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Rugby sevens at the 2016 Summer Olympics

The Rugby sevens competition at the 2016 Summer Olympics was held over six days in August 2016 in Rio de Janeiro.[1] The 2016 Olympics was the debut for rugby sevens at the Summer Olympics, though rugby union was last played at the 1924 games.

Rugby sevens
at the Games of the XXXI Olympiad
Rugby Sevens, Rio 2016.png
Venue Deodoro Stadium
Dates 6–11 August 2016
No. of events 2
Competitors 288 from 14 nations
2020 →

The usual laws of rugby sevens applied.[2]

Contents

ChangesEdit

Though rugby has not been featured in the Olympics since the 1924 Summer Olympics in any form, the IOC chose to re-introduce the seven-a-side version of the sport for the games.[2] The sport will feature for this olympics and the 2020 Summer Olympics.

VenueEdit

 
Aerial view of the Deodoro Stadium, a temporary 15,000-seat stadium where all matches of Rugby sevens were held during the 2016 Summer Olympics.

The rugby competition took place in a temporary arena at Deodoro Stadium. The original plan was to stage the rugby matches at the São Januário Stadium. However this was scrapped because the club in charge of the venue missed the deadline to present its project. The Organising Committee considered Estádio Olímpico João Havelange, which would have had to have been shared with the athletics competitions.[3] It was later announced that the rugby competition will take place in a temporary arena at Deodoro Stadium, shared with the modern pentathlon. In April 2016 concerns were raised by the World Rugby head of competitions and performance, Mark Egan, about progress of construction at the temporary 15,000-seater stadium.[4]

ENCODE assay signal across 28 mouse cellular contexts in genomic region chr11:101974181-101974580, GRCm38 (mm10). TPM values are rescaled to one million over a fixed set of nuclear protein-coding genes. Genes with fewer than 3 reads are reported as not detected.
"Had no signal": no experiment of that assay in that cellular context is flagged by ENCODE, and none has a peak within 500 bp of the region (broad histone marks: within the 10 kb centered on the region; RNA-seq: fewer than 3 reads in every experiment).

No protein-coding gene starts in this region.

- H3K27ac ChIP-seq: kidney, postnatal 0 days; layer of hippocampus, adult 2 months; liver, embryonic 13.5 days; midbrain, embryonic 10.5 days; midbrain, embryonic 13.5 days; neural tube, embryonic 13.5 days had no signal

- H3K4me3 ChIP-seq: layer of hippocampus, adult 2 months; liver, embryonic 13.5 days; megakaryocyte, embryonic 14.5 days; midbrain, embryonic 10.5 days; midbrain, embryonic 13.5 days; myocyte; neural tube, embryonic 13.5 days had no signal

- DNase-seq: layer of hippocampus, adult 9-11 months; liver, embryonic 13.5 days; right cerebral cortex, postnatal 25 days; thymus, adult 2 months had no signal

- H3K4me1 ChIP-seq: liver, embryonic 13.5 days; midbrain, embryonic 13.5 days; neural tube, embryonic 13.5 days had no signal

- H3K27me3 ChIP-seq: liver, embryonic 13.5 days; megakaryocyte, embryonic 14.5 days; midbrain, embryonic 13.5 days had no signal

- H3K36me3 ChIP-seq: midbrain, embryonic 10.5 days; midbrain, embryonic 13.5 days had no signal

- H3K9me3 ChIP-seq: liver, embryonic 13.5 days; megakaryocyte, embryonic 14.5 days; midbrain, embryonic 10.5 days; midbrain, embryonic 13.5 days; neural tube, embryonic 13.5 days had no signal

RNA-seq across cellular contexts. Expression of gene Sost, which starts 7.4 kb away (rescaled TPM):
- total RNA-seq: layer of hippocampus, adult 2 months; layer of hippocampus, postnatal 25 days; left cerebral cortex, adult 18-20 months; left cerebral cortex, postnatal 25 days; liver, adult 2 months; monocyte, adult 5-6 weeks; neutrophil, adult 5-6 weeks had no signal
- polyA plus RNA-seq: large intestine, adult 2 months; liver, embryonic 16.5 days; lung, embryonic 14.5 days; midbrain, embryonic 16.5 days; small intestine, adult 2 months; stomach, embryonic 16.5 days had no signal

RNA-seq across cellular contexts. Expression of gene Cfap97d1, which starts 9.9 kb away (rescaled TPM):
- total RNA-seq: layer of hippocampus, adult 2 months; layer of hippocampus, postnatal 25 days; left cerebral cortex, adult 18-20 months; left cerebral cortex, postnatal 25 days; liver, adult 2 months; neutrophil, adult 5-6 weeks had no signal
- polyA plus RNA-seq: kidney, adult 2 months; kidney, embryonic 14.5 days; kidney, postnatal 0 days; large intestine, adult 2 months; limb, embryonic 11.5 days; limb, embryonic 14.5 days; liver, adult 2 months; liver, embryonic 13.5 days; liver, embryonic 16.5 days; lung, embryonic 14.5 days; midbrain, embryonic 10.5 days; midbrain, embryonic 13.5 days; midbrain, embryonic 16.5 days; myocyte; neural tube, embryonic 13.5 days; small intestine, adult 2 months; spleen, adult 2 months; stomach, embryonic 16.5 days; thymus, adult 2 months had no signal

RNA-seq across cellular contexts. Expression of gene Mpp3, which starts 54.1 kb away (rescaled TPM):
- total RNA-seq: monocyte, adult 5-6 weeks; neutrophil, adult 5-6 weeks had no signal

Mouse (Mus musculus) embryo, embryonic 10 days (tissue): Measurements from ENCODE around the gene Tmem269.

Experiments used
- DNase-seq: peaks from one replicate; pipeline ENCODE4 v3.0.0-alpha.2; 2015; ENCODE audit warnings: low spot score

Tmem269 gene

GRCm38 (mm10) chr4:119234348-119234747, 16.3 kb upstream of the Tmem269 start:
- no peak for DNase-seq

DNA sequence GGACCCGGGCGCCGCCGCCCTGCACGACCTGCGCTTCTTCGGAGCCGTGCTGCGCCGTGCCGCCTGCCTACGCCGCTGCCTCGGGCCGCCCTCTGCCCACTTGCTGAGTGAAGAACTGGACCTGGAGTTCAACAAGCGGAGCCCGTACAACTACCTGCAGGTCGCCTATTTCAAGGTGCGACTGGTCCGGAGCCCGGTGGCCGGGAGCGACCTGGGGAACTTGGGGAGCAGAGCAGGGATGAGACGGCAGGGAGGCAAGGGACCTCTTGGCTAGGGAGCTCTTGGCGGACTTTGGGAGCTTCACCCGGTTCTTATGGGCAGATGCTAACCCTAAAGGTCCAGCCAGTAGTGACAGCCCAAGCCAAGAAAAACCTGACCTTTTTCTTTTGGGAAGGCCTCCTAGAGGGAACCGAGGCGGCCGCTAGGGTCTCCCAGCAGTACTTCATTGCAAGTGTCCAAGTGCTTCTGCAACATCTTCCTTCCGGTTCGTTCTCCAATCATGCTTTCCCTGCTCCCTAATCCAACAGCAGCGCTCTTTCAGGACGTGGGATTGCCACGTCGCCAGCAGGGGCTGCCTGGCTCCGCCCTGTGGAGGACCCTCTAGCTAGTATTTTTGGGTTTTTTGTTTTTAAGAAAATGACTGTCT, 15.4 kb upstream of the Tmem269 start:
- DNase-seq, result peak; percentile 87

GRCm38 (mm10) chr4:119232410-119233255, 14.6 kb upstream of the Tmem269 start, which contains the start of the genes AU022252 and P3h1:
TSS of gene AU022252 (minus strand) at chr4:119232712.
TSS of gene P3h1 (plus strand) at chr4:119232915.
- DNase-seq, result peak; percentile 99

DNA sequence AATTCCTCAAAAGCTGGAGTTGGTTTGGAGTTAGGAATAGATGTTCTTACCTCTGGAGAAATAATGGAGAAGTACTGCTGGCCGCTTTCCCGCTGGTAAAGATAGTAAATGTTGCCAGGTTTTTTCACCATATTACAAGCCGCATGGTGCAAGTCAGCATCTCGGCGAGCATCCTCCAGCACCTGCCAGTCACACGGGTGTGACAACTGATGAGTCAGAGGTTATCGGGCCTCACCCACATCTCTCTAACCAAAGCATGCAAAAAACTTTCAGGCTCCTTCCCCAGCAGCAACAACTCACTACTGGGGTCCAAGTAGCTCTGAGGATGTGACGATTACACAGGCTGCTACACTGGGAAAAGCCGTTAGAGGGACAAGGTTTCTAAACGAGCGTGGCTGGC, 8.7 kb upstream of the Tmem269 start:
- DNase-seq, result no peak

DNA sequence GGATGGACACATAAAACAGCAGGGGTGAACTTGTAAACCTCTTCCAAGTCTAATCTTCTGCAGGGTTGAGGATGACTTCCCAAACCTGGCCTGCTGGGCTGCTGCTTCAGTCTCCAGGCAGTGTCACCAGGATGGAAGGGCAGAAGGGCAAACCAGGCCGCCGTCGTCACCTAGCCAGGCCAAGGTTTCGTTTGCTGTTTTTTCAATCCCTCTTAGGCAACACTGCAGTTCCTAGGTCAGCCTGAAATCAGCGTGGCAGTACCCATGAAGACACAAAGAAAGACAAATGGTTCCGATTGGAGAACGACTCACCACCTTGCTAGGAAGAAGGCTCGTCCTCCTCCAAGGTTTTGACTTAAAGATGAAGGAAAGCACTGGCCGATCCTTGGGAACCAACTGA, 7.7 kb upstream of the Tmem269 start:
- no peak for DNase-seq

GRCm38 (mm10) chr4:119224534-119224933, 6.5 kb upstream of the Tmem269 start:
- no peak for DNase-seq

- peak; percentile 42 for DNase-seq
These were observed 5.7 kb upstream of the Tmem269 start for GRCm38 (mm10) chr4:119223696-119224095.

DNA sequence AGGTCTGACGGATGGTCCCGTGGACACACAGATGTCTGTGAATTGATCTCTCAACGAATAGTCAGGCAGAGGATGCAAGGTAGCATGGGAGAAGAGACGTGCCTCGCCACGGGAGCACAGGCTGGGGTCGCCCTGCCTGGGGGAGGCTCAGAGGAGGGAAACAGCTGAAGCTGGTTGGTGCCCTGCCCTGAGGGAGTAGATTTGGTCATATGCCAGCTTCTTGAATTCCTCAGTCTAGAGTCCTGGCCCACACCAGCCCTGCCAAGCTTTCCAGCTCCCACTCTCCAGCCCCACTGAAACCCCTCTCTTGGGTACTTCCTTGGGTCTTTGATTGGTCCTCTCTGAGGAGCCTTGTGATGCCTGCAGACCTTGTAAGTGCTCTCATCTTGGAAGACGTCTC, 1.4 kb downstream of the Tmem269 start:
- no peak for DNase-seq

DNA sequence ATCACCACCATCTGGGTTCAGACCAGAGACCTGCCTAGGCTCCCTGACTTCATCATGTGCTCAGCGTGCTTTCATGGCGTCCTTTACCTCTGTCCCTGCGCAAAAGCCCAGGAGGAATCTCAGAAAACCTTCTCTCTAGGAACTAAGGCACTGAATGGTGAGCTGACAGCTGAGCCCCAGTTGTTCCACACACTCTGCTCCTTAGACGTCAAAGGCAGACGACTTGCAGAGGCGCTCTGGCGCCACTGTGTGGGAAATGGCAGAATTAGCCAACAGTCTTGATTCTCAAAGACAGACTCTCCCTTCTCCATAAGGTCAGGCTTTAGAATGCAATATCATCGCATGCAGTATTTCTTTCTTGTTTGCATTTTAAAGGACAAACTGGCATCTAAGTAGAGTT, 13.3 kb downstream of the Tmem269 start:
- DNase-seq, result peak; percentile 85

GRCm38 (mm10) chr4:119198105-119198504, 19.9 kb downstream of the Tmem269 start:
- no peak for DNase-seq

QualificationEdit

Brazil men’s and women’s teams automatically qualified for the events. Qualification began with the 2014–15 Sevens World Series (men's) and 2014–15 World Rugby Women's Sevens Series, where the 4 teams at the top of the standings qualified for the 2016 Olympic Games. In June–September 2015, each of the six regional rugby unions held an Olympic qualification event, where one team from each region qualified. The final spot will be determined by a repechage tournament. It will comprise 16 teams from the regional qualifiers: 4 from Europe, 3 from Africa, 3 from Asia, 2 from Oceania, 2 from North America and 2 from South America.

As a result of Great Britain competing as one union in the Olympics and as several in international rugby (England, Wales, Scotland and Northern Irish players that choose to play for the Irish Rugby Union), should one of either the England, Wales or Scotland teams qualify then Great Britain will be awarded a spot in the Olympic Games. These three British unions agreed in advance of the 2013–14 men's and women's Sevens World Series that their highest-finishing teams in that season would represent all three unions in the first stage of qualification in both 2014–15 series. The England men's and women's teams earned the right to represent the British unions in that stage of their respective competitions.[5] The unions will then decide the composition of the Great Britain team. Players based in Northern Ireland are part of the Irish Rugby Football Union and the IRFU demanded that Northern Irish players, that have committed to play for the Irish rugby union, only play for Ireland despite being eligible under IOC rules to compete for Great Britain.[6][7][8]

The world governing body for the sport renamed itself from the International Rugby Board to World Rugby (WR) effective 19 November 2014.[9]

Men's tournamentEdit

Means of qualification Date of completion Venue Berths Qualified
Host nation 2 October 2009   Copenhagen 1   Brazil
2014–15 Sevens World Series 17 May 2015 Various 4   Fiji
  Great Britain
  New Zealand
  South Africa
2015 CONSUR Men's Sevens Championships 7 June 2015   Santa Fe 1   Argentina